The results? Everything sounded pretty damn nice. For speakers this size, the M6s produce a decent amount of bass, as you'd expect from their 40Hz quoted bass response. Their bass response isn't as good as that of the F5s (36Hz), but it's still very good, all things considered.

Really deep bass is the domain of a subwoofer anyway, and I'd rather my main speakers were clear and crisp, with good power handling and a moderate amount of bass for their size. The M6s fit this bill nicely.

At the end of the day, a speaker review like this is either going to be full of numbers and graphs (which I lack the equipment to generate), or it's going to be full of subjective judgements about the quality of the sound. I don't claim to have golden ears, but neither am I a cloth-eared git who can't tell when a stereo has an enormous bass hump, speakers wired out of phase, and the "stereo-x-pander" set to maximum.

Without equalisation, the M6s have decent bass, with good clear mids and treble. They have quite a neutral sounding, smooth response, which I found very listenable without having to reach for the equaliser, although you could probably improve things by tweaking the bass a tiny bit at lower volume (and I do mean tiny).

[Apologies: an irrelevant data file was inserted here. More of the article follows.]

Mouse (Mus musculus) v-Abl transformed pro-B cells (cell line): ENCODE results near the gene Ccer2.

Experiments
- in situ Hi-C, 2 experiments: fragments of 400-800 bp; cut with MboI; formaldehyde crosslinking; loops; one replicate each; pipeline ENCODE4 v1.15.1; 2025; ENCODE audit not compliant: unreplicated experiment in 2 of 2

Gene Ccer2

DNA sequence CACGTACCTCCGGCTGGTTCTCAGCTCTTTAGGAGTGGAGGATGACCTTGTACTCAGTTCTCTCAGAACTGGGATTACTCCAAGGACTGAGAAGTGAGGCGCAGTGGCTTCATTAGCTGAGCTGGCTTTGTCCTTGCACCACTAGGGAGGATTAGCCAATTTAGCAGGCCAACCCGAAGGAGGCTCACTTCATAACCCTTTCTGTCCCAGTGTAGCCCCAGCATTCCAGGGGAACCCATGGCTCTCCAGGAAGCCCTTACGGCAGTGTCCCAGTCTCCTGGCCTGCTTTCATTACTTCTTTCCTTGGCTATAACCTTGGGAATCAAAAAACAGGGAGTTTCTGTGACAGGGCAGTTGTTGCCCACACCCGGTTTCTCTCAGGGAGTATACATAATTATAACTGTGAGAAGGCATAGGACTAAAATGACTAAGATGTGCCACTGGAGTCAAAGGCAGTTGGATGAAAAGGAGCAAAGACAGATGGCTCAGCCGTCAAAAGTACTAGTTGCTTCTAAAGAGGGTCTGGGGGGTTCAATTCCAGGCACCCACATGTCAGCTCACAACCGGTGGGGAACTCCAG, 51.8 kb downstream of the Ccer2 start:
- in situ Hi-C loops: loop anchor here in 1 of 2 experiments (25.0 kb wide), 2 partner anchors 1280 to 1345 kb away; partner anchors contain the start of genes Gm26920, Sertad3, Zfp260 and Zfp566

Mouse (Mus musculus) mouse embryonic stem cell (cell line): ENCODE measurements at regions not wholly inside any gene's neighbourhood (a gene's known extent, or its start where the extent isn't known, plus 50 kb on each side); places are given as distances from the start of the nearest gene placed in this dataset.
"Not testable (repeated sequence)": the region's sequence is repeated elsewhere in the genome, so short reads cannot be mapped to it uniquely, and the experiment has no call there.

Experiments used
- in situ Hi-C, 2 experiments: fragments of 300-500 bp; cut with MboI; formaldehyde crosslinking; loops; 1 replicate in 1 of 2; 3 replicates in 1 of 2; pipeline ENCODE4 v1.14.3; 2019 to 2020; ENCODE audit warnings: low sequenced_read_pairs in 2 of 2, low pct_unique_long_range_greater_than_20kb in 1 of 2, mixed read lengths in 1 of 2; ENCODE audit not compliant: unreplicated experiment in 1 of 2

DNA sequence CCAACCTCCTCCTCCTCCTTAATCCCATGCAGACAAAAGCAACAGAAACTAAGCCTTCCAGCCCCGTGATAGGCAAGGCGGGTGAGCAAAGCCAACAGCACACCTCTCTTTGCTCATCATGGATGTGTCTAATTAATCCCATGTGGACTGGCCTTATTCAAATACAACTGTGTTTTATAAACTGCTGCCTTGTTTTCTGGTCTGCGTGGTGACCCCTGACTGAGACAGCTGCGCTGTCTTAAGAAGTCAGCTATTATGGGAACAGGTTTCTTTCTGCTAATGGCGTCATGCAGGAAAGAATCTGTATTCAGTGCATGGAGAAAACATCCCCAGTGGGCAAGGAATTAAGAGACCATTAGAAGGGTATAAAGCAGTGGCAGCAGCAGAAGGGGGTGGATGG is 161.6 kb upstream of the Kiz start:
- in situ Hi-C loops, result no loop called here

That's about all I'll say. Any more and I'll start to sound like the audio equivalent of a wine bottle label.

At $AU599 a pair plus delivery, the M6s aren't super-cheap; go to a store that sells both speakers and couches and you can get a much more impressive looking product for the same money.

But you get what you pay for. Strong, thick cabinets, with quality drivers, and good power handling (nominally 90 watts RMS) all add up to a nice little package that will blow most other bookshelf speakers out of the water - and similarly humiliate the good-looking competition from the department store. I have no problem recommending them.

It gets better, though. For the next month (until the 10th of August 2007), The Loud Speaker Kit are offering the M6s for only $AU539 per pair, provided you mention this review when you order. So if you're an Aussie looking for a good set of medium-sized speakers, get cracking!

Review speaker kit kindly provided by The Loud Speaker Kit.

[UPDATE: As of 2012, The Loud Speaker Kit were out of business; as of early 2013 they're back under new management, though not with a full line of products yet. There are several other kit-speaker companies both here in Australia and overseas. It can also be easier than you'd think to design your own speakers from scratch!]

Give Dan some money!
(and no-one gets hurt)